Russian President Dmitry Medvedev called for the extension the presidential term from four to six years in his first state-of-the-nation address since succeeding Vladimir Putin on Wednesday, reported dpa.
Medvedev, 43, addressing the country's top political elite, gathered in the Kremlin's opulent St George Hall, said the change would allow the government to carry through more effectively with its reforms.
He also proposed extending the term for lawmakers in Russia's lower house of parliament, the Duma, from four to five years and increasing the power of that body.
His speech ran through a list of domestic political reforms aimed at helping small parties win more representation in government and increasing legislative oversight of the government headed by Putin.
"I'm not talking about constitutional reform, but about corrections to the constitution," Medvedev said in the nationally televised address. "These amendments are important, but all aimed at making (the constitution) more precise, not altering the political or legal essence of the existing institutions."
Putin, who ushered Medvedev into office on the coat-tails of his sky-high popularity, sat in the front row of the gilded hall next to the head of the dominant pro-Kremlin party Boris Gryzlov.
The ex-Kremlin leader centralized power in his eight years in office, for example replacing elections for regional governors with presidential appointments and consolidating political life into one pro-Kremlin party.
Medvedev's administration can easily muster the two-thirds majority in parliament needed to approve changes to the constitution.
A Kremlin spokesman specified Wednesday that such amendments would not be put to a referendum.
"Our progress toward freedom and democracy will be successful and unwavering only if the prestige of the president and the State Duma is sufficiently high ... and if they have enough time to put their pledges into practice," Medvedev said. "We will have to tackle a host of difficult tasks."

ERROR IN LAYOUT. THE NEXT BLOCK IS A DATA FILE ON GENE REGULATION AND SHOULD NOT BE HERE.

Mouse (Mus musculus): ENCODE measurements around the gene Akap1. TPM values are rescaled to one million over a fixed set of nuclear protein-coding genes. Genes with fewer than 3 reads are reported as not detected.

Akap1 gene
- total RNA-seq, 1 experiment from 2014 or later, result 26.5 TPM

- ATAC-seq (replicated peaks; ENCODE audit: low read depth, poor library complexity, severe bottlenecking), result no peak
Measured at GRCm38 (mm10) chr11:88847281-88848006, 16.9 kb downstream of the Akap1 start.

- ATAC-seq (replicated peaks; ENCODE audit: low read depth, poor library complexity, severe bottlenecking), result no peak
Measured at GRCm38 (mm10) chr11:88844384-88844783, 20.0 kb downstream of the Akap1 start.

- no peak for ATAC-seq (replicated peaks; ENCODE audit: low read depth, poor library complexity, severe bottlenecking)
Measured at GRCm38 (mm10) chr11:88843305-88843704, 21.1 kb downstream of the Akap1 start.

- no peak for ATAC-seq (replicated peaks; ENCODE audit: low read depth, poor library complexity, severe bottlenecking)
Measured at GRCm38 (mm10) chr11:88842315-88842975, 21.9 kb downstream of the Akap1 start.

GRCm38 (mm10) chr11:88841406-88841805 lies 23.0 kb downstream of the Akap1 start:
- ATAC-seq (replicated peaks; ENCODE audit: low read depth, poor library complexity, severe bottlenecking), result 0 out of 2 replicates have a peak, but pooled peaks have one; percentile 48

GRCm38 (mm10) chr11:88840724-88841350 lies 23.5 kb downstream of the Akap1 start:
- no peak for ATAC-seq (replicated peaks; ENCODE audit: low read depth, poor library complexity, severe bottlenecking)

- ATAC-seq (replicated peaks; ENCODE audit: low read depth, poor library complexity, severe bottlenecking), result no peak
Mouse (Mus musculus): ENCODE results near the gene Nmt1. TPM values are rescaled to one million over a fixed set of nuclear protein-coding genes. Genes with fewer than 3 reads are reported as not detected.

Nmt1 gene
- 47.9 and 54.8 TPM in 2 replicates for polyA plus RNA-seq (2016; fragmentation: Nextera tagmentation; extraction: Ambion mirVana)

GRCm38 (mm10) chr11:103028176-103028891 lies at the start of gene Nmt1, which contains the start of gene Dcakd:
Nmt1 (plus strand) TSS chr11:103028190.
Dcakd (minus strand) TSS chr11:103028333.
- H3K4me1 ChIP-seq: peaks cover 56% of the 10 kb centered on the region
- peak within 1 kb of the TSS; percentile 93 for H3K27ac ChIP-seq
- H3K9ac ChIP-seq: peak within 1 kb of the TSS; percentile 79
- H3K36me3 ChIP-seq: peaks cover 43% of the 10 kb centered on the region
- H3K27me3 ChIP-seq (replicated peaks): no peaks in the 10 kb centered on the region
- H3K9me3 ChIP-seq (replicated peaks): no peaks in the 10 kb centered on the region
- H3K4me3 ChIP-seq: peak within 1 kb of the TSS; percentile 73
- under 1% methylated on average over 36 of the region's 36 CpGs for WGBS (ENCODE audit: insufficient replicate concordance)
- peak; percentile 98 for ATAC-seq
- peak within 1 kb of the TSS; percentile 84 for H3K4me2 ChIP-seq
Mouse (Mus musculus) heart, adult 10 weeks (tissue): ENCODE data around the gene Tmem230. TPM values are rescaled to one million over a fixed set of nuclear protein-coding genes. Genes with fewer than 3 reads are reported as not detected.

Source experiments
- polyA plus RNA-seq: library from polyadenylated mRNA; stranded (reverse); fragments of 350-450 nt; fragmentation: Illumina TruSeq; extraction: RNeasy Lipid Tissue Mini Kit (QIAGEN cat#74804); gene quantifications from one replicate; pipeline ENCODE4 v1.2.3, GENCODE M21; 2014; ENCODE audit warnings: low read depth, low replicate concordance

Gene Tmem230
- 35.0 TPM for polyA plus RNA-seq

Intrigue remains about how much power Medvedev's mentor-turned- premier Putin still holds in Kremlin decision making. Originally scheduled for last week, analyst said Medvedev's state-of-the-nation had been delayed to allow for Putin's advisors to input on his draft.
Medvedev on Wednesday proposed making the work of Putin's government accountable to parliament to counterbalance an extension of the presidential term of office.
He also called for allowing smaller parties more seats in parliament and giving non-governmental organizations the right to have a say in draft legislation.
Medvedev said over 5 million Russian votes are cast for parties that don't make it over the 7 per cent threshold to enter parliament.
"This is unfair and should be corrected," Medvedev said, adding that parties who won more than five per cent should be afforded one or two Duma seats.
He said he would leave the threshold as is, but proposed that registration of political parties be simplified by reducing the number of voter signatures required.
Observers warned that an amendment to the presidential term would allow future presidents to rule for 12 years in two consecutive terms.